According to the study, depictions of affluent people engaging in exclusive and opulent activities, set apart from the average consumer are outdated. Today the affluent male archetype is no longer the silver fox investor perched behind the wheel of his yacht. His hypothetical wife is not just a trophy with a vacant look on her face.
The new rules of engagement required in today's era of stealth wealth include: 1) Recognizing that Time Trumps Money; 2) Honing Your Rich Radar and 3) Building Fluency in Affluency with a Global Perspective.
1.Recognizing that Time Trumps Money
The research seeks to understand what truly matters to this unique group of people. Is it money that they are after, or something else? Overall, Affluents agree that the way you spend your money is less important than how you spend your time. Time is actually recognized as the most precious resource (33%), more so than mental energy (28%) and physical energy (16%), personal space (13%), or finally money itself (10%).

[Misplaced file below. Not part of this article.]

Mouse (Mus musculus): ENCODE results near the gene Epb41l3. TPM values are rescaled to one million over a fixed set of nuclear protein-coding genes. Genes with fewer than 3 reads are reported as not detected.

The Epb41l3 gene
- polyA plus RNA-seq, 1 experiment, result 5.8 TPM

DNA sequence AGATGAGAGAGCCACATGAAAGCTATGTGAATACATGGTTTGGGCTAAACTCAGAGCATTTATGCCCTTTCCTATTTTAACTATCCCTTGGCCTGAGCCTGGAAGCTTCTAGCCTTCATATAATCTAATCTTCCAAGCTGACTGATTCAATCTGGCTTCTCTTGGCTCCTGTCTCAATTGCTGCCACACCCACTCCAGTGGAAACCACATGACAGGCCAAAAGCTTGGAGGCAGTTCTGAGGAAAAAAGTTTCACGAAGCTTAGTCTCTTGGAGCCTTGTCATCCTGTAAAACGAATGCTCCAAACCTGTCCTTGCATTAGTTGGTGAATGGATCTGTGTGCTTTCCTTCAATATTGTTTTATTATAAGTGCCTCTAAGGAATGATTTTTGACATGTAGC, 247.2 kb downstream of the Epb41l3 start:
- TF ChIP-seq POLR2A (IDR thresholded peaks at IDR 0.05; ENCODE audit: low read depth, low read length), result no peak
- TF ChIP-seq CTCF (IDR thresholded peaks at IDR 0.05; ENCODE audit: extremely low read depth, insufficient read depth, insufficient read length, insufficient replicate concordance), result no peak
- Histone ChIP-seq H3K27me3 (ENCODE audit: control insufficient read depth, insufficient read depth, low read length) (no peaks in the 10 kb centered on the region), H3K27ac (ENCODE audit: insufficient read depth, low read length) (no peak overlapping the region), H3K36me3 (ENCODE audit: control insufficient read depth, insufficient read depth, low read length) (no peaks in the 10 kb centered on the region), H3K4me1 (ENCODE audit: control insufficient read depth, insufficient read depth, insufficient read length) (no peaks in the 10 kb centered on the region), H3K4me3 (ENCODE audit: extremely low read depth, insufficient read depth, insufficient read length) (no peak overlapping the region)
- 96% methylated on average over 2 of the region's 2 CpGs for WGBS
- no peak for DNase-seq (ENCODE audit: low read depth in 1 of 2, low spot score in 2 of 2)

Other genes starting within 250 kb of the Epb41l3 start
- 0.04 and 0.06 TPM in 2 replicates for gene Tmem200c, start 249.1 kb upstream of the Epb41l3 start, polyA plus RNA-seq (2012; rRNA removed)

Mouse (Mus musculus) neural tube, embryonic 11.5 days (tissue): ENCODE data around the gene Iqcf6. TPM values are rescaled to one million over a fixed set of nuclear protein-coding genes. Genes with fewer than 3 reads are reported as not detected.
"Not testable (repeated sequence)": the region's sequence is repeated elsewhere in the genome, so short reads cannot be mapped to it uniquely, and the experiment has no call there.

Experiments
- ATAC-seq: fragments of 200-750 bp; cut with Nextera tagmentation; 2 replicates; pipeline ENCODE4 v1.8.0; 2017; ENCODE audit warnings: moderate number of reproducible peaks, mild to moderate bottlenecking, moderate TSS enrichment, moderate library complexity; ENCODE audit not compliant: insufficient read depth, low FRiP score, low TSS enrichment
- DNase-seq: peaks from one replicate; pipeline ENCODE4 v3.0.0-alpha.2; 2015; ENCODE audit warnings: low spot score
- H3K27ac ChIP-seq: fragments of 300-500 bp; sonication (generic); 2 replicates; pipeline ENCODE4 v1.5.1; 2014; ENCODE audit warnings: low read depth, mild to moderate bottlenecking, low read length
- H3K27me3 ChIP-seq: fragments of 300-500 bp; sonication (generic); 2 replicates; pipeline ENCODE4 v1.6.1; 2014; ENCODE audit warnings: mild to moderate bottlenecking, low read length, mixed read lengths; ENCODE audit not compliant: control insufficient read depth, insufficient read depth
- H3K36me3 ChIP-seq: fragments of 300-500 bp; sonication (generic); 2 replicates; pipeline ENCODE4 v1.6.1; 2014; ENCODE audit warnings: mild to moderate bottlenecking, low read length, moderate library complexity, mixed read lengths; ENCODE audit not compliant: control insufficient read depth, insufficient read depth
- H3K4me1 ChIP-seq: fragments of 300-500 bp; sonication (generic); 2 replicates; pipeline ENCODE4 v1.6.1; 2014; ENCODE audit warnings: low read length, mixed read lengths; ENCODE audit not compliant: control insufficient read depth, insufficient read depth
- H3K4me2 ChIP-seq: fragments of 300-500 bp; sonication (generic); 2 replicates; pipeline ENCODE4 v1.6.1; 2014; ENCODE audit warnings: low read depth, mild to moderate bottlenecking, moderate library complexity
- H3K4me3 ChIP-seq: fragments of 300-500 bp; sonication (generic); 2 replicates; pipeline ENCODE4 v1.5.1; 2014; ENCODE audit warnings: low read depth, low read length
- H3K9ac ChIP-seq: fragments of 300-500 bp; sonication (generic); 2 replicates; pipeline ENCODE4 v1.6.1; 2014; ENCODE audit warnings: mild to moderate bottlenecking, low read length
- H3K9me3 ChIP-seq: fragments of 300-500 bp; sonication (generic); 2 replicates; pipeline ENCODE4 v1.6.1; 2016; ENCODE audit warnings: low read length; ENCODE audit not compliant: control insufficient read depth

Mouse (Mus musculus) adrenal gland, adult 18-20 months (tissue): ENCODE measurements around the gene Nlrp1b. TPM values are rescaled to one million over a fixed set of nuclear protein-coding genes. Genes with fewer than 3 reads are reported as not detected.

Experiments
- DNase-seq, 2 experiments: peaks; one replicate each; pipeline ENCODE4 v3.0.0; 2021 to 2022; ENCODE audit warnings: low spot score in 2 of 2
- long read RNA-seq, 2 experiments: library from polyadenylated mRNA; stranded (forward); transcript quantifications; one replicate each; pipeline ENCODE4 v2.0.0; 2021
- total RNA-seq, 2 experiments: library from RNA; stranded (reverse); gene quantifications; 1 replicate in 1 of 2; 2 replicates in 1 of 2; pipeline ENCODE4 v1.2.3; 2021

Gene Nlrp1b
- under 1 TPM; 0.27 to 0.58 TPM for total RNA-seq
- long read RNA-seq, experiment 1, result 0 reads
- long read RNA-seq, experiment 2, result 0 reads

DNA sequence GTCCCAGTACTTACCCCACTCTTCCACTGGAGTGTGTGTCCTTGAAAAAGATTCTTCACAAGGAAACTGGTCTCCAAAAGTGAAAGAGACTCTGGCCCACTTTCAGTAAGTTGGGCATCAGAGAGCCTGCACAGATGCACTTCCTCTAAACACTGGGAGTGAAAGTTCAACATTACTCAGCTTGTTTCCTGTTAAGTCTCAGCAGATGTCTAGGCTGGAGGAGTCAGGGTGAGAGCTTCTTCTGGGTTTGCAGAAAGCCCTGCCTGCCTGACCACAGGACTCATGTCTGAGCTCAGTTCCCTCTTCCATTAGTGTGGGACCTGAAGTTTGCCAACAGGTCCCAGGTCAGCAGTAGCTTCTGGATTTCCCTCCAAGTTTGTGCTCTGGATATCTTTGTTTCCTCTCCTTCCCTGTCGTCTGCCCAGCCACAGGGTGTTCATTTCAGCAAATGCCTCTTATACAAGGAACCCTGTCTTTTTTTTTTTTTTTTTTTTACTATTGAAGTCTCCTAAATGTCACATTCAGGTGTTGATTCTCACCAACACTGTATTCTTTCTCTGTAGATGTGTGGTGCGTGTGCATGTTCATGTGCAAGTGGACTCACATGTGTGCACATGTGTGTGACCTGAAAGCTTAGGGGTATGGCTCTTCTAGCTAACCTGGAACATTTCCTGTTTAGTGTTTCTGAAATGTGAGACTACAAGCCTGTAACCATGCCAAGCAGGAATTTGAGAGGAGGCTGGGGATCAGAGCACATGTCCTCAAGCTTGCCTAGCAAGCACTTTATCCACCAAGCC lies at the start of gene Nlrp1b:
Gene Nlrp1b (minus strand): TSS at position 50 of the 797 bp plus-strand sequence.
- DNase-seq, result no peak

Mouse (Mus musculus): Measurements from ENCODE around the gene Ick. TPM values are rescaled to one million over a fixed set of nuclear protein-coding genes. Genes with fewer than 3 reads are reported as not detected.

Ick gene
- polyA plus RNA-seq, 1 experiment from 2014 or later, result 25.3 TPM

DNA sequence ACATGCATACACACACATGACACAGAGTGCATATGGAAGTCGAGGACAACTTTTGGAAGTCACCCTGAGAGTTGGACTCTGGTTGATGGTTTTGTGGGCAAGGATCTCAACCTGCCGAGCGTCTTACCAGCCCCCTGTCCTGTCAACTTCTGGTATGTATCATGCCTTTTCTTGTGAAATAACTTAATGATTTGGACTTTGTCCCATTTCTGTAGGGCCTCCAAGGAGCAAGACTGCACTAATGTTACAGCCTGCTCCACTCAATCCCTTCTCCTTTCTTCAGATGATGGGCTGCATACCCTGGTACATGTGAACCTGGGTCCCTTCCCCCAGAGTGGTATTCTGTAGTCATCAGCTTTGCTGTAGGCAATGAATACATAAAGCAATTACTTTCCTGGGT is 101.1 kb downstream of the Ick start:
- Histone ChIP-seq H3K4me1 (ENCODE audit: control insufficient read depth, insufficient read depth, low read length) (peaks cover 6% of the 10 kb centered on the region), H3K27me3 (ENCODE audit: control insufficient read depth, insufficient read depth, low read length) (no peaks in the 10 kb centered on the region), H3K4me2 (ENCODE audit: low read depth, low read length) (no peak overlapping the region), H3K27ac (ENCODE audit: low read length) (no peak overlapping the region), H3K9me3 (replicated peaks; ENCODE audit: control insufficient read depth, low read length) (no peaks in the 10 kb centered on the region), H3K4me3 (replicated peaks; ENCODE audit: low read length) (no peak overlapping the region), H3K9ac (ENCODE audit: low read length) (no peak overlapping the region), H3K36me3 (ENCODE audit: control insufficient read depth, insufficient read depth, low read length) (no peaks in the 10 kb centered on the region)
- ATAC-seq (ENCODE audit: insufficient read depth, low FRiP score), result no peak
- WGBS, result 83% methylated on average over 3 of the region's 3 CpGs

"There are two currencies in the world: money and time," said a Chinese male dinner party guest, "Money has a price, but time is priceless."
2. Honing Your Rich Radar to Locate the Stealthy Wealthy
Surprisingly, even affluent people have a hard time identifying fellow wealthy individuals the study found. The vast majority of global respondents (84%) agree that nowadays it is harder to tell how affluent someone is just by looking at them. In fact, the primary indicators of affluence were intangible. The top affluence indicator globally for both men and women was "poise and posture" followed by facial expression.